15 Questions I Would Ask Billy Graham

At the close of yesterday’s article, I shared that I think more clarification is needed regarding Billy Graham’s theology of religions and exclusivity of the gospel. On several occasions, Graham has tacitly denied one of the most important issues of the Christian faith—the necessity, extent and efficaciousness of the gospel of Jesus Christ and His redemptive plan through His Spirit and Church. Because I would attempt to probe into these issues and press for theological precision, Graham’s interviewers would label me as one of those “rigid” traditionalists. And that’s okay with me, so long as they are referring to classical Christianity as expressed in a firm conviction in sola Scriptura and solus Christus along with due treatment to the conciliar creeds formative to orthodox Christianity.

One does not have to go far in church history to find that the early Church continually had to define, clarify, and become more precise in their beliefs in order to refute heresies—heresies that would simply change a word here or take a word out there and completely alter the definition of an essential doctrine to the Christian faith. We can find this in such heresies as Arianism, Nestorianism, Doceticism, Apollynarianism, Modalism, and so on. The Definition of Chalcedon (451 A.D.) is a word-specific, theologically precise definition which unified the Church. Other creeds and historical documents universally agreed upon were not the result of development new doctrines or formulating new beliefs but rather the clarification and acknowledgment of beliefs and doctrines held from the beginning of the church. New heresies and false teachers come with each generation, and it is necessary for Christians to care for sound doctrine, to give a defense for the gospel, and to contend for the faith once for all handed down to the saints.

So with that said, I would like to post . . .

15 Questions I Would Ask Billy Graham

  1. Do you believe that a sinner must have knowledge about Jesus Christ in order to be saved?
  2. Do you believe that a sinner can be saved and not know it?
  3. Do you believe that other religions are included in God’s redemptive purposes, either as viable “vehicles” of salvation or find their fulfillment in Christ(ianity)?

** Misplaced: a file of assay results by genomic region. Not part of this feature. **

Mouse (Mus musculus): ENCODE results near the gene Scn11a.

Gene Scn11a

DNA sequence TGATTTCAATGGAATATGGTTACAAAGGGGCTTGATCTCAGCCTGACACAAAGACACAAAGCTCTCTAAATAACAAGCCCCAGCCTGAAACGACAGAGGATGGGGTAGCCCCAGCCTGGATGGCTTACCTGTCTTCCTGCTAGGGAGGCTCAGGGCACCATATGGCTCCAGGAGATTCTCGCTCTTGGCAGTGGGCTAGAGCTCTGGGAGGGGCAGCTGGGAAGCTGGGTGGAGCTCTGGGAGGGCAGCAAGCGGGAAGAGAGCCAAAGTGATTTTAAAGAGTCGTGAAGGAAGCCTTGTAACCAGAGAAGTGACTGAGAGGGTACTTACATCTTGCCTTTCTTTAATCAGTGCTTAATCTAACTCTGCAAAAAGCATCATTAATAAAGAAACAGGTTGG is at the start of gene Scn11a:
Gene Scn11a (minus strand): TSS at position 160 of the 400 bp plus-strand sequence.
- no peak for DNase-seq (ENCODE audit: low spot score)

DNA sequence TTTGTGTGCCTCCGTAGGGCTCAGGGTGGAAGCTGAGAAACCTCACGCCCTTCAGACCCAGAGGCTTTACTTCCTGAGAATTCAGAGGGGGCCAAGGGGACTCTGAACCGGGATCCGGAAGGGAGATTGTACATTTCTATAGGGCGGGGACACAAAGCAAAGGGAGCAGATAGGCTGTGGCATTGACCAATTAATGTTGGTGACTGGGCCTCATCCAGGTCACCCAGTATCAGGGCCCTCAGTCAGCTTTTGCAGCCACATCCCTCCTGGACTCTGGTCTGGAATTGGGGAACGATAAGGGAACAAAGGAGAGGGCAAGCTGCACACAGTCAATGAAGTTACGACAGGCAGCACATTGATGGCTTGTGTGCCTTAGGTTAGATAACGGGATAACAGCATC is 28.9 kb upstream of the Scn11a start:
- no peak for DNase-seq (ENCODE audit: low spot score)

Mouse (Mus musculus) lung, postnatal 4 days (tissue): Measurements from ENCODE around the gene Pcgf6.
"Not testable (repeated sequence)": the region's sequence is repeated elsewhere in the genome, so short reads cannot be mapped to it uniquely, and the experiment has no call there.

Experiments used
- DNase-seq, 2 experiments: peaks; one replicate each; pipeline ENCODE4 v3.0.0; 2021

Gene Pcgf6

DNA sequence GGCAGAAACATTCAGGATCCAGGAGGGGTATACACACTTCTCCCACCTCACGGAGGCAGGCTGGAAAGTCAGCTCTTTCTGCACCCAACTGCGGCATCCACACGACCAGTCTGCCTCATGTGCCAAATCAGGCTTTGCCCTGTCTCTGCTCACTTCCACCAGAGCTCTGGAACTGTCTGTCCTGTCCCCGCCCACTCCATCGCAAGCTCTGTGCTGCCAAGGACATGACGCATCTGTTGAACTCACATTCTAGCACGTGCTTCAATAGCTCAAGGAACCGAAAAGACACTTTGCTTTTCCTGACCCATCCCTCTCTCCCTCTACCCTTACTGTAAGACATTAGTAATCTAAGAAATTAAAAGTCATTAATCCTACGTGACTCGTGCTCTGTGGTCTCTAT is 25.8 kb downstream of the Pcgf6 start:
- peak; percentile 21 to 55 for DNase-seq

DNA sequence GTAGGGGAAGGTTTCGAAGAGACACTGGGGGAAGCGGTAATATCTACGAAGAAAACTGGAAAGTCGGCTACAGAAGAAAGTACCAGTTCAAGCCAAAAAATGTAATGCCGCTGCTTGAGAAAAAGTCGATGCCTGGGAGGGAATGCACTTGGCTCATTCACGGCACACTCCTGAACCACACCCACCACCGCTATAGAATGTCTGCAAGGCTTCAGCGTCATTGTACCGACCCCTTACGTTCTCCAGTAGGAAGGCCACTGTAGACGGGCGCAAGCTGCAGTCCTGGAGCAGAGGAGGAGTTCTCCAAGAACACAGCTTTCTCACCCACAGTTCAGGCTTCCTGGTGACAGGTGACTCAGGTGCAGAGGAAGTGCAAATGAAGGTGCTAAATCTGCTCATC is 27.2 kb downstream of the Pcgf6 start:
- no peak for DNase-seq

4. Do you believe that a sinner who has never heard the gospel will go to hell?
  5. Do you believe that a sinner can respond positively to general revelation and be saved by that light?
  6. Do you believe that the Holy Spirit accomplishes another work of redemption apart from Christ and His Church?
  7. Do you believe that a sinner can experience a post-mortem encounter with Jesus if he did not have the opportunity to hear the gospel in their lifetime?
  8. Do you believe that a sinner has to have an opportunity to hear and respond to the gospel to go to hell? In other words, what qualifies a person to go to hell when they die?
  9. How do you define lostness?
  10. You have stated that only through Christ a person can be saved. How would you define the content of saving faith placed in Christ? Can it be implicit as well as explicit?
  11. Do you agree with this statement by Vatican II, “Those who can attain to everlasting salvation who through on fault of their own do not know the gospel of Christ or his church, yet sincerely seek God and, moved by grace, strive by their deeds to do his will as it is known to them through the dictates of their conscience”?
  12. Do you believe there is a distinction between a believer in God and a Christian?
  13. Would you agree that “outside the Church, there is no salvation” (Extra ecclesiam nulla salus)? How so?
  14. You have mentioned often about the love of God as a motivating rationale for your inclusive beliefs. How do you believe the love of God is balanced with his other attributes such as holiness, justice, and righteousness?
  15. Finally, do you believe that Christianity as defined by Christ and the Scriptures is sufficient and satisfactory for explaining God’s purposes on earth, or do you believe that Christianity must learn from other religions and integrate other religious beliefs consonant to Christian ideals?

These are 15 questions that I thought of today specifically related to Graham’s statements. How Graham would answer these questions would clarify a great deal about his belief in the gospel, other religions, and the nature of his exclusivism (whether he is of the Pinnock/Sanders/Rahner mold of inclusivism or Carson/Piper/Geivett/Nash mold of particularism).

Tomorrow, I hope to provide some resources for further research on inclusivism for those interested. Instead of putting up a lengthy and running bibliography, I will try to organize the books and articles in sections, with those for inclusivism and those against it. Some would be debatable of course as the lines are not clearly drawn on some of the finer points. Anyway. The matter which has received spotlight (inclusivism) through Billy Graham’s interviews is a huge topic of discussion and debate among evangelicals, and now is NOT the time to be vague, ambiguous, and evasive. May God give us wisdom from His Word, coupled with humility that speaks where God has spoken and remains silent when he hasn’t. Let there be a clarion voice from truth-abiding, Christ-confessing, gospel-proclaiming Christians who do not apologize for the Cross and don’t shy away from it when it is their turn to carry theirs.

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One Comment on “15 Questions I Would Ask Billy Graham”

  1. Mike Hess Says:


    These were great questions and I find this quite interesting coming from a Southern Baptist. I admire your courage speaking out about Billy Graham and his dangerous statements and theological persuasions that have come to light in recent years.

    Keep up the good work!


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